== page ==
Is Penn State A Good School For Pre Med

Last Updated on August 27, 2022 by Smile Ese

Is Penn State a good school for Pre Med? That’s a complicated question. It’s difficult to say without more details. Ideally, you’d want to consider location, cost of attendance and the quality of programs offered at the school. Location is important because doctors don’t just work within the United States — many end up working overseas, too. So if you’re looking to become a doctor traveling might be in your future. This article will help you find out if Penn State is a good school for pre-med.

Are you interested in going to colleges in Pennsylvania? If that’s the case, then how much do you know about them? All you have to do is read on to get the latest information on is penn state a good school for pre med in the article below.


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Penn State has been a premier college for pre-med students since the inception of its renowned Pre-Med Program. In fact, Penn State is consistently ranked as one of the top programs in the country, earning a spot in the top 15 along with several other prestigious universities.

Is Penn State a good school for pre med? Well, it depends on what you’re looking for in a school.

If you’re looking for a big-name school with lots of resources and opportunities, then yes—Penn State is a great option. Not only does it have a strong pre med program, but it also has an extensive list of other majors and degrees.

If you’re looking for small classes and personal attention from professors, however, then Penn State may not be the best fit for you. The average class size at Penn State is around 600 students, which means there will be plenty of other students to help with your studies but also that there won’t be as much one-on-one time with professors as there would be at smaller schools.

Additionally, if diversity is important to you and/or if you have an interest in rural medicine or community health care, then Penn State may not be the best fit either: the majority of its student body lives in urban areas such as State College or Pittsburgh.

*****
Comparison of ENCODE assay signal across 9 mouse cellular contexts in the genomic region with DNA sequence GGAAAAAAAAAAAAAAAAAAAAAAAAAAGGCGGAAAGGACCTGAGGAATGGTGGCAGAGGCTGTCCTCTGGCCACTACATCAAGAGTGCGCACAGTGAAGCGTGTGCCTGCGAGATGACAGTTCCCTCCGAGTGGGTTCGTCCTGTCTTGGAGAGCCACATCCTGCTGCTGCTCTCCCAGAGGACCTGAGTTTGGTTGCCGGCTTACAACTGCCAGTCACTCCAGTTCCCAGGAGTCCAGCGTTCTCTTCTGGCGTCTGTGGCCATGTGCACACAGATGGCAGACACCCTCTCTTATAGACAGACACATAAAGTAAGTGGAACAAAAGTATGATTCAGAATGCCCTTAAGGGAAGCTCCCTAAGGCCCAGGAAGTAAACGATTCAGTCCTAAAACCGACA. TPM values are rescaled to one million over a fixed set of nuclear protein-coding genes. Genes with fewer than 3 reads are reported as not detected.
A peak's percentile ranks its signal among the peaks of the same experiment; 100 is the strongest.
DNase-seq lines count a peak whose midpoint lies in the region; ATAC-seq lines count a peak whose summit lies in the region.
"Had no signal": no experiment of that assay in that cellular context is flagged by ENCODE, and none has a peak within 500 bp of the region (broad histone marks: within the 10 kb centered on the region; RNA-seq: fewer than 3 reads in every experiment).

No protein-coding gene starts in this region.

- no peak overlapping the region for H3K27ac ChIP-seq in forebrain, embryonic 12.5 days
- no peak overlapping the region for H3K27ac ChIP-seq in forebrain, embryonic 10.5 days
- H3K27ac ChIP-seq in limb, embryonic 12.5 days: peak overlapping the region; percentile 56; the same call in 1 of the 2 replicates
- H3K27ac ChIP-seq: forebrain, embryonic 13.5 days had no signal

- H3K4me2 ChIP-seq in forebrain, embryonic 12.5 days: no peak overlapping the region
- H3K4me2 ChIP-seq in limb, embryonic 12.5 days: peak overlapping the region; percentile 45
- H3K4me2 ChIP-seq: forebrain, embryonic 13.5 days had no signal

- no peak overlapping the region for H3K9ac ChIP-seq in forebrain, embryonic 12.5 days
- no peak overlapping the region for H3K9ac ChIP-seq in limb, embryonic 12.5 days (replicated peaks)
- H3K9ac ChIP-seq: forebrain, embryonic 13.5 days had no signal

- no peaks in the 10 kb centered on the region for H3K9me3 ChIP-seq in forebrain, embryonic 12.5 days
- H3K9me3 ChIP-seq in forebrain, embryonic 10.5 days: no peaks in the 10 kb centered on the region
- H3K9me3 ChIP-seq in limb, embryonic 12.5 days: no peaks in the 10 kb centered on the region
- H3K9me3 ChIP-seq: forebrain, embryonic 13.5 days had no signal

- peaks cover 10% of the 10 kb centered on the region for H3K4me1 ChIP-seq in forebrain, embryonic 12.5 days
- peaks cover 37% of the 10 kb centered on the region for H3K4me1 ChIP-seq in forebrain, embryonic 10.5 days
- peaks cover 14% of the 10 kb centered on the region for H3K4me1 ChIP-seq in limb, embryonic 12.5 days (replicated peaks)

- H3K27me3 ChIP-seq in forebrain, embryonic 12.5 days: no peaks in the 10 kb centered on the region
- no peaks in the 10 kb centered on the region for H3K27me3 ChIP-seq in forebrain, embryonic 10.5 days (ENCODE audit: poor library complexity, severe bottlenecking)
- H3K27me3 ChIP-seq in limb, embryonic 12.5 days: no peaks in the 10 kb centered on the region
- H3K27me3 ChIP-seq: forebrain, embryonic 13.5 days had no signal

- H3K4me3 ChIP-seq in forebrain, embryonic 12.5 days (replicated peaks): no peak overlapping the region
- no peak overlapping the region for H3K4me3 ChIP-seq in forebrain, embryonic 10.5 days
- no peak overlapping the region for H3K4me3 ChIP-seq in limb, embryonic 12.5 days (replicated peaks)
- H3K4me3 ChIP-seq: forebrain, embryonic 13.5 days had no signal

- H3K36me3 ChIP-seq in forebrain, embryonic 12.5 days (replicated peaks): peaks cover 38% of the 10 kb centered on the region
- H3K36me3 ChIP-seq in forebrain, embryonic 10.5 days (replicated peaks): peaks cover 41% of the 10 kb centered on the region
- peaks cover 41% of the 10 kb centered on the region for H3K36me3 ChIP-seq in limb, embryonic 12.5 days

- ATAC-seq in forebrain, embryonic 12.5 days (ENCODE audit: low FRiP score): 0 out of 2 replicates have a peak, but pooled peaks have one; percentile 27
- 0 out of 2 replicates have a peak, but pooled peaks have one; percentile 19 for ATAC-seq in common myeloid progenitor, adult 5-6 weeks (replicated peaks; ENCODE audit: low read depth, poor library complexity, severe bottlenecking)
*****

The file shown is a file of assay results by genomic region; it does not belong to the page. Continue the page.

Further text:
pre med penn state academic plan

If you’re considering a career in medicine, Penn State’s Pre-Medical program is a great place to start.

If you have an interest in the medical field, but aren’t quite sure if it’s for you, the Pre-Medical program is a great way to get your feet wet. You’ll take courses in biology, chemistry and physics, which are all required for admission into many medical schools. In addition to these core classes, students can choose from electives like anatomy and physiology, psychology and even Spanish or Chinese language classes.

The Pre-Medical program offers two degree options: Bachelor of Science (BS) or Bachelor of Arts (BA). Both are designed to prepare students for admission into medical school after graduation. The BA option allows students more flexibility in course selection while still providing them with the necessary knowledge needed to be competitive at top colleges and universities.

Students who complete this program will have proven themselves ready to enter into the very competitive field of medicine.

MD Program - Penn State College of Medicine

Is Penn State A Good School For Pre Med

Is Penn State A Good School For Pre Med?

So you’re in the market for a pre-med program, and you’ve heard that Penn State is a good school. But is it really? Or is it just an expensive state school with lots of football fans?

We’ve been helping students get into medical school for over 20 years. We can tell you what it’s like to attend Penn State as a pre-med student—and whether or not it’s worth your time and money.

Before we get into the nitty-gritty details of what it’s like to go to medical school at Penn State, let’s take a step back: why would you want to go there? Well, if you live near campus (and even if you don’t), there are plenty of reasons:

The campus itself is beautiful, especially during fall when all the trees turn orange or red. It’s easy to find friends here because there are so many people around—you’ll find yourself running into someone who went here before every once in awhile! If you’re interested in athletics or theater, there are tons of opportunities for both on campus; plus, the football games are pretty fun too! There are also plenty of cultural events happening year

Medical and Graduate Education - Penn State College of Medicine

How does Penn State Behrend help the student succeed?

There are two major types of practicing physicians. Both are fully licensed to practice medicine in all 50 states. However, they differ in philosophy:

  • Doctor of Medicine, M.D.: Traditional physicians and surgeons who practice medicine, and are concerned with promoting, maintaining, or restoring human health through the study, diagnosis, and treatment of disease, injury, and other physical and mental impairments including invasive treatments.
  • Doctor of Osteopathic Medicine, D.O.: Fulfill all the roles of an M.D. within the philosophy of Andrew Taylor Still. Osteopathic physicians use all conventional diagnosis and treatment methods, but are trained to place additional emphasis on the achievement of normal body mechanics as central to maintaining good health.

Both have nearly equivalent expectations for undergraduate preparation.

Coursework